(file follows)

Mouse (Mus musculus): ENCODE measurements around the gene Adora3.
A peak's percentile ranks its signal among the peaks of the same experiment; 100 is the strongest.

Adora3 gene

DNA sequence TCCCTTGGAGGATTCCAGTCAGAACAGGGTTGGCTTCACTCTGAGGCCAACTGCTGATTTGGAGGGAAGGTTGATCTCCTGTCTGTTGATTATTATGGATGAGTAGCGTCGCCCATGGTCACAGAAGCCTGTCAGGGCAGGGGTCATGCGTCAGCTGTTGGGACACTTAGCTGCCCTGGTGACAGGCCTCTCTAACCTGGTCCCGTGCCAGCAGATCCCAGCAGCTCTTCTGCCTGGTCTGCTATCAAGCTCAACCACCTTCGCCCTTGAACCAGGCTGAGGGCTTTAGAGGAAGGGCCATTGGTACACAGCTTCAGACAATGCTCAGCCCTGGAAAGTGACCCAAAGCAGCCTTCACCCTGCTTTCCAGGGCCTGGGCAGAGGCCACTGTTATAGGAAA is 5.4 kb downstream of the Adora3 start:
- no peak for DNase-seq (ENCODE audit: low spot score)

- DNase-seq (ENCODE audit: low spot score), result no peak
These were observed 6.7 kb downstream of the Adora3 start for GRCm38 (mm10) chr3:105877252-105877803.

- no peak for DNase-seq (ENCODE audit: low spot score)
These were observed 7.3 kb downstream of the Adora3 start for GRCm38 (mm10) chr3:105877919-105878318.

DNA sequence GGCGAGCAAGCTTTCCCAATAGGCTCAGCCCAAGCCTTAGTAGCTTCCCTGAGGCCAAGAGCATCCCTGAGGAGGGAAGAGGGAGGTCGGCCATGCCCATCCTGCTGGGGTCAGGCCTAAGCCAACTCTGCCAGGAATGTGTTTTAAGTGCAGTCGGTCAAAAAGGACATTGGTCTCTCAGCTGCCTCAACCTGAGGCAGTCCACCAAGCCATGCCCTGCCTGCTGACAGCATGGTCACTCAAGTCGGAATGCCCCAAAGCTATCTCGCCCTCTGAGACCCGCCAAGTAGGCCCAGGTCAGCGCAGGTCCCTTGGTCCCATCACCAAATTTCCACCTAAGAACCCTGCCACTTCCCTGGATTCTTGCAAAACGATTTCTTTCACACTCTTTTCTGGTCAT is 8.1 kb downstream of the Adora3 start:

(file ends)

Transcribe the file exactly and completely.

Mouse (Mus musculus): ENCODE measurements around the gene Adora3.
A peak's percentile ranks its signal among the peaks of the same experiment; 100 is the strongest.

Adora3 gene

DNA sequence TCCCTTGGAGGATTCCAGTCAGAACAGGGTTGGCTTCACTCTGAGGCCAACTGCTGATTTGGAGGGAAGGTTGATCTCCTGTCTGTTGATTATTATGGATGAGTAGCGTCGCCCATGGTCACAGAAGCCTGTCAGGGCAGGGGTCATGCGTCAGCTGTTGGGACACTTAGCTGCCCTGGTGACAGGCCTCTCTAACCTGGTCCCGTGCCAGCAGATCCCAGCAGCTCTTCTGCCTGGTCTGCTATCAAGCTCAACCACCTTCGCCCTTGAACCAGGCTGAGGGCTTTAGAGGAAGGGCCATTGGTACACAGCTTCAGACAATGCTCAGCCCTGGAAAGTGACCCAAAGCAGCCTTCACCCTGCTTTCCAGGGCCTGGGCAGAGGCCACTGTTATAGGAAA is 5.4 kb downstream of the Adora3 start:
- no peak for DNase-seq (ENCODE audit: low spot score)

- DNase-seq (ENCODE audit: low spot score), result no peak
These were observed 6.7 kb downstream of the Adora3 start for GRCm38 (mm10) chr3:105877252-105877803.

- no peak for DNase-seq (ENCODE audit: low spot score)
These were observed 7.3 kb downstream of the Adora3 start for GRCm38 (mm10) chr3:105877919-105878318.

DNA sequence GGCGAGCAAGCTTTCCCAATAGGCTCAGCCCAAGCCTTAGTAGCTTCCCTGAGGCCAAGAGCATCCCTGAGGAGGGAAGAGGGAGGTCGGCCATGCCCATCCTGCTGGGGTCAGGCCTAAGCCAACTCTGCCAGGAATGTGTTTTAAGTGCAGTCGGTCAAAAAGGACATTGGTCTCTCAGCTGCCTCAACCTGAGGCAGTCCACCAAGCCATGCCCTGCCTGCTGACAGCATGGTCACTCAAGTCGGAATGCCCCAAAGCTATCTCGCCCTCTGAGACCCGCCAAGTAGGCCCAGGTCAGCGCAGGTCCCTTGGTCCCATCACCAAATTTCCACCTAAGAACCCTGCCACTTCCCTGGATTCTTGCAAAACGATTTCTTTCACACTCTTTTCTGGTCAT is 8.1 kb downstream of the Adora3 start: